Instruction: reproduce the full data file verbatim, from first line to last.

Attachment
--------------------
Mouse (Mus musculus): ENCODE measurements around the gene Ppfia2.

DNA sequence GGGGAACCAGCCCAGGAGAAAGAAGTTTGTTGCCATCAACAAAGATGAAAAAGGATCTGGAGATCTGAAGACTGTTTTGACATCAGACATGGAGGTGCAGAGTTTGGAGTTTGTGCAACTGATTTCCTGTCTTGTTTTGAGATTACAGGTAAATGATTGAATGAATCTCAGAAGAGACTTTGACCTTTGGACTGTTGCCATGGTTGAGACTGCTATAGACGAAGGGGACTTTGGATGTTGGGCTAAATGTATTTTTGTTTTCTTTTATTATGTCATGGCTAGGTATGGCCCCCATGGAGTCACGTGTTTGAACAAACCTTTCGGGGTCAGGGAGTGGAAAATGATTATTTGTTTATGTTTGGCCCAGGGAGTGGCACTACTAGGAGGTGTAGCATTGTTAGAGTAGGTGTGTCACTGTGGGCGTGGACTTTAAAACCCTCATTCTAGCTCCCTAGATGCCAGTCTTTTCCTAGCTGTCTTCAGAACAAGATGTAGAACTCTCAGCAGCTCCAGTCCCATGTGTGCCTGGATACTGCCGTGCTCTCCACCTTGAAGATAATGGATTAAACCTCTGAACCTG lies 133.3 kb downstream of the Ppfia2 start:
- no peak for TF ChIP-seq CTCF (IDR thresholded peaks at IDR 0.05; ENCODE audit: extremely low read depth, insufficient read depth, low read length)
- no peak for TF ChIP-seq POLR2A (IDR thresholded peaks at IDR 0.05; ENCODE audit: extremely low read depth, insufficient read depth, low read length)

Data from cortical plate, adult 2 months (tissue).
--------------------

Mouse (Mus musculus): ENCODE measurements around the gene Ppfia2.

DNA sequence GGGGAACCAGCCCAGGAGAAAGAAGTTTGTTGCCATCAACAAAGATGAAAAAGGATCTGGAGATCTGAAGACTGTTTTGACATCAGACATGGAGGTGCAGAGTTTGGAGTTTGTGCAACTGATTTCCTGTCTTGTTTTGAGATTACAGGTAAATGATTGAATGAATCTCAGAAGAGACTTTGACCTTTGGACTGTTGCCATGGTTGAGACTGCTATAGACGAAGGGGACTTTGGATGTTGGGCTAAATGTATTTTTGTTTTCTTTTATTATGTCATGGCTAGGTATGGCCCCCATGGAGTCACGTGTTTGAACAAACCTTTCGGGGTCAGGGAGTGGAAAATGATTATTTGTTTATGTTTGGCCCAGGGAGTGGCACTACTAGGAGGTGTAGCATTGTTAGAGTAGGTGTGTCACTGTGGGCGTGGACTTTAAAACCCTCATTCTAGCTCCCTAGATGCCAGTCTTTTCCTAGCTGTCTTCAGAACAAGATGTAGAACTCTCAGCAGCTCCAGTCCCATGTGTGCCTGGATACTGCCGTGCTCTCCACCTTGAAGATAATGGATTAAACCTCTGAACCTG lies 133.3 kb downstream of the Ppfia2 start:
- no peak for TF ChIP-seq CTCF (IDR thresholded peaks at IDR 0.05; ENCODE audit: extremely low read depth, insufficient read depth, low read length)
- no peak for TF ChIP-seq POLR2A (IDR thresholded peaks at IDR 0.05; ENCODE audit: extremely low read depth, insufficient read depth, low read length)

Data from cortical plate, adult 2 months (tissue).